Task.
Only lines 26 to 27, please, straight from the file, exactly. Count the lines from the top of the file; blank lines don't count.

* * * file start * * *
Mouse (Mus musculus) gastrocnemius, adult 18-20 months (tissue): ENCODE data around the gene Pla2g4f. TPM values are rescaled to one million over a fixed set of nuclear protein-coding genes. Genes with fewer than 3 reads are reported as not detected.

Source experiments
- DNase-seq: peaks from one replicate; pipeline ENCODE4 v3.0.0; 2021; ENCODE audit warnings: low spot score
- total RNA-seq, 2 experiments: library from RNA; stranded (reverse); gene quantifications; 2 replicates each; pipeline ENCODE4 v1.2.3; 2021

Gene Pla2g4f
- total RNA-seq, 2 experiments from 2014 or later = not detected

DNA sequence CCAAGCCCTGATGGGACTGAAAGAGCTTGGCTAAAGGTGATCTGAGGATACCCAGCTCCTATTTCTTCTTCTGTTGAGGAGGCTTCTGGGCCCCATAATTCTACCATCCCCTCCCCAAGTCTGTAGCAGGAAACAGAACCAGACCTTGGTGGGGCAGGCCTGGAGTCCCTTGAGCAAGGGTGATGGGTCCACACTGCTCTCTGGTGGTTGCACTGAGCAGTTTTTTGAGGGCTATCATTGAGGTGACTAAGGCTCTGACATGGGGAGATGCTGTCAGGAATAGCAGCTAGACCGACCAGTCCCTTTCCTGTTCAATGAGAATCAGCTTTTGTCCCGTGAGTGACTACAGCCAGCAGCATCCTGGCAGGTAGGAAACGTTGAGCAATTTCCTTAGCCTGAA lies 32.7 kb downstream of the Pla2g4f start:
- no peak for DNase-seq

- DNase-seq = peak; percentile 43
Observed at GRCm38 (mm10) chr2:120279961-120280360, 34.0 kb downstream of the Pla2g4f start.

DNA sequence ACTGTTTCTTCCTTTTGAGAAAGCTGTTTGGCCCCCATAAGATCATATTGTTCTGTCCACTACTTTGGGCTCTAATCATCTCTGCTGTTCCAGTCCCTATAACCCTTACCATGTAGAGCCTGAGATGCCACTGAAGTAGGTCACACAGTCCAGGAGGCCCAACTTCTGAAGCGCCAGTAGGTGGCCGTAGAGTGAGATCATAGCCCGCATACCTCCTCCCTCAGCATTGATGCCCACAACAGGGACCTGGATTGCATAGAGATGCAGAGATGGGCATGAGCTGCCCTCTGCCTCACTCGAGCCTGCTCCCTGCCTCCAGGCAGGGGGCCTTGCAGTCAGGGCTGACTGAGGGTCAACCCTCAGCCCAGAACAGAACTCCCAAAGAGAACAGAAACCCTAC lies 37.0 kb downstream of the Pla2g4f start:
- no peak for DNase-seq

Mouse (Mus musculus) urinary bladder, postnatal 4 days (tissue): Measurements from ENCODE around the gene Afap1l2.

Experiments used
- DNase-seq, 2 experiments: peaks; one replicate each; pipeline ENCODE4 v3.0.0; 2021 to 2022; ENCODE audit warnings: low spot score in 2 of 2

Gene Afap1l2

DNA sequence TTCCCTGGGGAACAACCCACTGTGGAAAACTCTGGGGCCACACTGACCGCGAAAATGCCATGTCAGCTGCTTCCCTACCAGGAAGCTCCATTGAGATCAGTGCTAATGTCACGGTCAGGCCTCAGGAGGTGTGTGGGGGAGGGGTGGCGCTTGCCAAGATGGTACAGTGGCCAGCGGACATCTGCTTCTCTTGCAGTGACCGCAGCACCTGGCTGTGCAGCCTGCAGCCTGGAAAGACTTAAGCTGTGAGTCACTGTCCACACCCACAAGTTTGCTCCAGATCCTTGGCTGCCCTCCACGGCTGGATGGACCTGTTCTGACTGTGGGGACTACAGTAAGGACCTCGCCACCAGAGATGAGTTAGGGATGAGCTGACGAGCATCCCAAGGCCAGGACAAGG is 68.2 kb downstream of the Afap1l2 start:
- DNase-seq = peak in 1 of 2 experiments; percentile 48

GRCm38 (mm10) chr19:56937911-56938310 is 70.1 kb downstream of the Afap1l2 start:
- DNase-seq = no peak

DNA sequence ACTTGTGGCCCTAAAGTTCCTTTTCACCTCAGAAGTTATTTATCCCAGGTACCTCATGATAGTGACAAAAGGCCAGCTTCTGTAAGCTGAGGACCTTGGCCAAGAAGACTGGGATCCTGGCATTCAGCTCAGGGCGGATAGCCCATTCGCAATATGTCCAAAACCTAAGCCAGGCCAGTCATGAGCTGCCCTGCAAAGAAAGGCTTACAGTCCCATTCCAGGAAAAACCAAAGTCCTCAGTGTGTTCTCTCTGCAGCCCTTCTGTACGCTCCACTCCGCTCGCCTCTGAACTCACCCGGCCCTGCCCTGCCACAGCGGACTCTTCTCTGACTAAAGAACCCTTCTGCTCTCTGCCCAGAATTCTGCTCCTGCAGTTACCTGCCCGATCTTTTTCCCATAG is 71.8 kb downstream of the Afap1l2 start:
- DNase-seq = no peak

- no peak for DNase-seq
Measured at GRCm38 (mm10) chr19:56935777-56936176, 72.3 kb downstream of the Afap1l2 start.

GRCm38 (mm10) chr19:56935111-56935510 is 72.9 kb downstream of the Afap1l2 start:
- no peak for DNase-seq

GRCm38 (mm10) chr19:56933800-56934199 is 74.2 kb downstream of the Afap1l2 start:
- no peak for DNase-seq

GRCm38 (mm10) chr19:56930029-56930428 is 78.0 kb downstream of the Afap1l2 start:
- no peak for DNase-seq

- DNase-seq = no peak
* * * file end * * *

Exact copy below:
- no peak for DNase-seq

GRCm38 (mm10) chr19:56933800-56934199 is 74.2 kb downstream of the Afap1l2 start: